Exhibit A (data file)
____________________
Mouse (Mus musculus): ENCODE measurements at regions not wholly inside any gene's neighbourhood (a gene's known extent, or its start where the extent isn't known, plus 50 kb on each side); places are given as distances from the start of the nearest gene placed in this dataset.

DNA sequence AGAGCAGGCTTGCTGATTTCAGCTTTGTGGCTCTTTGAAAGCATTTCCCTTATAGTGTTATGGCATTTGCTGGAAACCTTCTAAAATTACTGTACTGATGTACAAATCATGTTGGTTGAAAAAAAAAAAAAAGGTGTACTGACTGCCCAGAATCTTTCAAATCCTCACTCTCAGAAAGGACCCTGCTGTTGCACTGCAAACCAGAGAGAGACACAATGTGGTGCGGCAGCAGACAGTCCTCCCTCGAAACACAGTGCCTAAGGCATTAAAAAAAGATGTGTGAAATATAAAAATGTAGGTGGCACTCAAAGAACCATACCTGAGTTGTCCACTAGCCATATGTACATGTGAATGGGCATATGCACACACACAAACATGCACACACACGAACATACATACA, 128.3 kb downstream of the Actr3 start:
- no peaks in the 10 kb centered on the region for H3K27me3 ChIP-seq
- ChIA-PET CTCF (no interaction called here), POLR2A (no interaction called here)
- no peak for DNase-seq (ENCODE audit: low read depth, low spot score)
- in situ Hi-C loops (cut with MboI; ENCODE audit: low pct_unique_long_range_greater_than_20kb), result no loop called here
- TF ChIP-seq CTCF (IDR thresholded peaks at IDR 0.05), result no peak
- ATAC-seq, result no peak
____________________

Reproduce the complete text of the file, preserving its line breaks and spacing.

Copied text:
Mouse (Mus musculus): ENCODE measurements at regions not wholly inside any gene's neighbourhood (a gene's known extent, or its start where the extent isn't known, plus 50 kb on each side); places are given as distances from the start of the nearest gene placed in this dataset.

DNA sequence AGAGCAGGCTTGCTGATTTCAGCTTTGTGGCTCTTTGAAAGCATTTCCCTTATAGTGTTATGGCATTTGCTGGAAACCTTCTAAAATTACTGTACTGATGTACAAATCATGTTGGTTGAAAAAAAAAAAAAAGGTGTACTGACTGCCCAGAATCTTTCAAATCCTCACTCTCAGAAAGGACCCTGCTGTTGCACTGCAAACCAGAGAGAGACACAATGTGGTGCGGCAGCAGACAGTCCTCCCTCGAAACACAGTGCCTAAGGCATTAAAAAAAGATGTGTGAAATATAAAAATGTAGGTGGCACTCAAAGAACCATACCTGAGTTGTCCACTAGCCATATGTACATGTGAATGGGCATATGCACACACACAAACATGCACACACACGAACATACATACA, 128.3 kb downstream of the Actr3 start:
- no peaks in the 10 kb centered on the region for H3K27me3 ChIP-seq
- ChIA-PET CTCF (no interaction called here), POLR2A (no interaction called here)
- no peak for DNase-seq (ENCODE audit: low read depth, low spot score)
- in situ Hi-C loops (cut with MboI; ENCODE audit: low pct_unique_long_range_greater_than_20kb), result no loop called here
- TF ChIP-seq CTCF (IDR thresholded peaks at IDR 0.05), result no peak
- ATAC-seq, result no peak